TSA Employees Arrested In LAX Drug Trafficking Probe
Federal officials announced that multiple airport screeners were arrested for allegedly accepting considerable bribes to simply “look the other way” while illicit drugs passed through security at Los Angeles International Airport, according to an ABC News report.
Two former and current TSA employees of Los Angeles International Airport were arrested after Duane Eleby, an alleged drug courier, fumbled a plan to smuggle 10 pounds of cocaine through a bribed security checkpoint by going to the wrong terminal and getting caught by a different TSA screener, who had not been bribed. The failed plan ultimately resulted in the two former and current TSA employees indictment on bribery and federal drug trafficking charges.
After Eleby was arrested by a TSA screener who found the 10 pounds of cocaine, authorities launched a series of undercover operations which eventually led to Wednesday’s announcement indicating the arrest of a former Transportation Administration employee and a screener.
TSA employees allegedly accepted payments of up to $2,400 to provide drug couriers safe passage through LAX security, according to a 22-count indictment which outlined five incidents in which TSA employees accepted payments for looking the other way. In regards to the incident, U.S. Attorney Andre Birotte Jr. stated:
“The allegations in this case describe a significant breakdown of the screening system through the conduct of individuals who placed greed above the nation’s security needs.”
Naral Richardson, a 30-year-old who resides in L.A., allegedly orchestrated the scheme while current TSA screeners John Whitfield (23), Capeline McKinney (25), and former TSA screener Joy White, a 27-year old who resides in Compton, aided in the execution of the plan. All of the previously aforementioned individuals have been arrested and charged.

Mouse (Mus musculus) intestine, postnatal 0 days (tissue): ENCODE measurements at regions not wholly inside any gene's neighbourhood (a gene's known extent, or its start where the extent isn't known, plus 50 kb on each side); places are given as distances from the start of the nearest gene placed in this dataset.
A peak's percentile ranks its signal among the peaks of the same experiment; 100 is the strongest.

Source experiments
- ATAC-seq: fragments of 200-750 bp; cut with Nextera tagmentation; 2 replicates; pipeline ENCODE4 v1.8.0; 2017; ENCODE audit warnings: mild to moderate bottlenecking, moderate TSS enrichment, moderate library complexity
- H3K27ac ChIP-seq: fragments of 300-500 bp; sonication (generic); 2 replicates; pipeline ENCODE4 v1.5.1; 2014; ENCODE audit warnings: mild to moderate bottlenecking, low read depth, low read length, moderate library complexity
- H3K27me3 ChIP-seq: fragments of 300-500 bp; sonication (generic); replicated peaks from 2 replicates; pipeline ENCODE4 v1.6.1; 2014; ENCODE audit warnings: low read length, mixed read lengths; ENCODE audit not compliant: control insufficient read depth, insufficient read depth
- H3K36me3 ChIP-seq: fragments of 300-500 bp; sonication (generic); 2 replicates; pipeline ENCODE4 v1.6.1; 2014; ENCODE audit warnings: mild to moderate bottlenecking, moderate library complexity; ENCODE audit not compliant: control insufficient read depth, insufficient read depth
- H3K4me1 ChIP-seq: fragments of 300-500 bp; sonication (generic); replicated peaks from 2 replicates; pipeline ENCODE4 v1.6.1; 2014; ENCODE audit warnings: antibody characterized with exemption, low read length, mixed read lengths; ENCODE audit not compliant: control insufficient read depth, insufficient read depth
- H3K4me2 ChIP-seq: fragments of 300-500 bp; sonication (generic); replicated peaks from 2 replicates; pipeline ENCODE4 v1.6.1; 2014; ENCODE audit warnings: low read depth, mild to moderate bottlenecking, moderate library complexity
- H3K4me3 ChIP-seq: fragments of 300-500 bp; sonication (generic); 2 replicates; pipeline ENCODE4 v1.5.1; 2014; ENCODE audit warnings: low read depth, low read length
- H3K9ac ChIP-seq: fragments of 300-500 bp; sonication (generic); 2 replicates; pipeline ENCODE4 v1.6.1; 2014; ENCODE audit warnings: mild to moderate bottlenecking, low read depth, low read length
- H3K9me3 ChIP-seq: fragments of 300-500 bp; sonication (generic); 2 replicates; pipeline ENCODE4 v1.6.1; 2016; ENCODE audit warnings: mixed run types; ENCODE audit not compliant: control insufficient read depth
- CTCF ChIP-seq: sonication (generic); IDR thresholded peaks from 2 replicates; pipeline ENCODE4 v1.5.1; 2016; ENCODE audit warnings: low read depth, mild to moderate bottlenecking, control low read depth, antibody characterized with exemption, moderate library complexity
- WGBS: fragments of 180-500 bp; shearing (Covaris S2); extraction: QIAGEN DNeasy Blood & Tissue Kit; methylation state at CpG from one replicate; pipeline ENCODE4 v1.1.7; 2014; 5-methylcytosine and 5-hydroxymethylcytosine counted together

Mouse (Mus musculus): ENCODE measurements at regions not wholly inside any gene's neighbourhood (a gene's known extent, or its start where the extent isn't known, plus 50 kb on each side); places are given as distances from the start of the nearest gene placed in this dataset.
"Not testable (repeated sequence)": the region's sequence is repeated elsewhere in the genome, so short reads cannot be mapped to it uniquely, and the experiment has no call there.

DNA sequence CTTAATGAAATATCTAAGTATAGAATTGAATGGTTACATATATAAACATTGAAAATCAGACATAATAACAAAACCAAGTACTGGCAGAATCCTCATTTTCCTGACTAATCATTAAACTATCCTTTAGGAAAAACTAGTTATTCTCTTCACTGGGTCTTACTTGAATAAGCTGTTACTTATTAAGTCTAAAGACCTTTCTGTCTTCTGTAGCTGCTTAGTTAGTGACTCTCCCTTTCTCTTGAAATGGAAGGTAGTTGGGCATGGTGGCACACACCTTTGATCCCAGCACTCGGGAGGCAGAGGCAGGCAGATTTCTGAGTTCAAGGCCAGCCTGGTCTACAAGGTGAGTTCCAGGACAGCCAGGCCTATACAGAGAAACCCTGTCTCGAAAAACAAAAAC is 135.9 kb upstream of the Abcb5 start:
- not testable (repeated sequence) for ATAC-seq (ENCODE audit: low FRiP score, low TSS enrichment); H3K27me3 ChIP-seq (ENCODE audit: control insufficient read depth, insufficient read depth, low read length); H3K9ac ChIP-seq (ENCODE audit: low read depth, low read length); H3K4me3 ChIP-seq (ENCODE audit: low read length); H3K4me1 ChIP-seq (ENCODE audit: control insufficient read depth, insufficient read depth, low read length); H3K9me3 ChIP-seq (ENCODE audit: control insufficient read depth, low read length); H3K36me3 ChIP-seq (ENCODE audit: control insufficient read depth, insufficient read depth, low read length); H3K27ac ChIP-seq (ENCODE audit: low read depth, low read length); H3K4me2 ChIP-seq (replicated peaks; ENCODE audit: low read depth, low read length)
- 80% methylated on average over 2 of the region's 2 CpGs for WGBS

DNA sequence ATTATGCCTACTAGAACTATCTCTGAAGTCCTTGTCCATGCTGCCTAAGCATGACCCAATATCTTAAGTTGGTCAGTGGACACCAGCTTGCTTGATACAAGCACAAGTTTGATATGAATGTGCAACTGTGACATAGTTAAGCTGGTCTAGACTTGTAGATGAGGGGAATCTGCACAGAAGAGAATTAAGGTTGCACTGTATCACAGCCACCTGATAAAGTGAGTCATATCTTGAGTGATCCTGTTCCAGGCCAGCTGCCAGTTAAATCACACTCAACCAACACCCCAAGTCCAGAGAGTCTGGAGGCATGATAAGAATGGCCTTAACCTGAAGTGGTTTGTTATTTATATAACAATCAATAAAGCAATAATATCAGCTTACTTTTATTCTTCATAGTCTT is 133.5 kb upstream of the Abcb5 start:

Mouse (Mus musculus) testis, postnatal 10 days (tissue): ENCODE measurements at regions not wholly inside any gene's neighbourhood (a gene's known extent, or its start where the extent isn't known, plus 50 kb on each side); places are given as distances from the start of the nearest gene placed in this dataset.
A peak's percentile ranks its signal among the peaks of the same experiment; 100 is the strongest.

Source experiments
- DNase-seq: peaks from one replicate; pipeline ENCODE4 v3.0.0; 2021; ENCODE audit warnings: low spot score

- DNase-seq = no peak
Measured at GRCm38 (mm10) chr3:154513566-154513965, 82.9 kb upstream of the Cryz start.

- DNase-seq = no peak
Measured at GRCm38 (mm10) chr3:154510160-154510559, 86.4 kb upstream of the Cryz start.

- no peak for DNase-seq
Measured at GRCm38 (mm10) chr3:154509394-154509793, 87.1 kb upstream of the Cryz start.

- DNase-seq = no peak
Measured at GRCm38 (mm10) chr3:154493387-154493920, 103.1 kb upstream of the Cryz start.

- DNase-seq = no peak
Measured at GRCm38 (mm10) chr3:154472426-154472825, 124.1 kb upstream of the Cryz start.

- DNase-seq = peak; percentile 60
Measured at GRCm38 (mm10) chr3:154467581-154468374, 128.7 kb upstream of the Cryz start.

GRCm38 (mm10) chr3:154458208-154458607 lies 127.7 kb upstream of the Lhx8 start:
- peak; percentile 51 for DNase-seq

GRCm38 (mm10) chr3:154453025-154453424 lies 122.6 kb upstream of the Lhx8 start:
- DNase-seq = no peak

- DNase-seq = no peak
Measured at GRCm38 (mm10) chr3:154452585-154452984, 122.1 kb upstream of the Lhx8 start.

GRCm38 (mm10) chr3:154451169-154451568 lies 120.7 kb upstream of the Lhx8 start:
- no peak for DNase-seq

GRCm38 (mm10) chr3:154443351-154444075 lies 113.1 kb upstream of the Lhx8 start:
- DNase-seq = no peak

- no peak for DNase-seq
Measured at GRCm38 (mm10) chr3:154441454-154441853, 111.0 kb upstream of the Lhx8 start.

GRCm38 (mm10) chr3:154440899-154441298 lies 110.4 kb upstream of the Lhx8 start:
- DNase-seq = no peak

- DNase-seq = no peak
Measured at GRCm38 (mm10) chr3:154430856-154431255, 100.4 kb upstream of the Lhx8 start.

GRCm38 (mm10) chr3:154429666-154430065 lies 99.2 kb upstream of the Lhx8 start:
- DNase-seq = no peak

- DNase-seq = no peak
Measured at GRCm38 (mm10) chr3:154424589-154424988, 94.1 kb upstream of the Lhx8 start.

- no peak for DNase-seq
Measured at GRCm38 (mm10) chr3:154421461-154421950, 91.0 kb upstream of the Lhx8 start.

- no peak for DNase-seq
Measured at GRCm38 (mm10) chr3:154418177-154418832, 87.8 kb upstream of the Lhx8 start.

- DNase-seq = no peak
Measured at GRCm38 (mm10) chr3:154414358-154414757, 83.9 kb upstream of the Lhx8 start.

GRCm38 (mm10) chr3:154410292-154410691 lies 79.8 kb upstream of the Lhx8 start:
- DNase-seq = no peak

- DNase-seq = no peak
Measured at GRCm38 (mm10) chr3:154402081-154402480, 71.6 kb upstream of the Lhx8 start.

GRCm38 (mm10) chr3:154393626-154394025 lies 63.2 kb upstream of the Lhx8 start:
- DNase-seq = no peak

According to the indictment, Eleby was given specific instructions by White to ensure his safe passage through the airport. White indicated that Eleby should pass through Terminal 6, where White was located, and Eleby mistakenly went to Terminal 5 where his flight was scheduled to depart from.
Had the plan worked out for the smugglers and Eleby passed through security undetected with White’s assistance, Eleby was then supposed to pass through a secure tunnel which connects the two terminals.
Even after Eleby’s arrest, the smuggling continued and federal agents initiated a sting operation in which informants passed drugs, including methamphetamine and cocaine, through security checkpoints with any additional inspection after which point.
Court documents indicate that Whitfield was paid $600 for allowing 8 pounds of methamphetamine to pass through an X-ray machine. The operative met Whitfield in an airport bathroom to render payment for his efforts.
McKinney allowed 44 pounds of cocaine to pass through her security checkpoint, according to authorities.
Authorities also stated that none of the drugs ever reached their final destination (unlike the ATF’s Operation Fast and Furious in which the agency lost track of the weapons as they made it to their intended destinations in the hands of violent drug cartels.
Since Transportation Security Administration was created in response to the terrorist attacks of September 11, 2001, employees of the agency have been arrested for their involvement in drug trafficking operations.
Former TSA officer Jonathan Best pleaded guilty to conspiracy to distribute and to possess with intent to distribute oxycodone for his involved in a painkiller trafficking ring. A former New York police officer and a former Florida state trooper have also plead guilty.
Do you think that the TSA arrests we’ve witnessed thus far are merely the tip of the iceberg when it comes to TSA employee involvement in airport drug trafficking?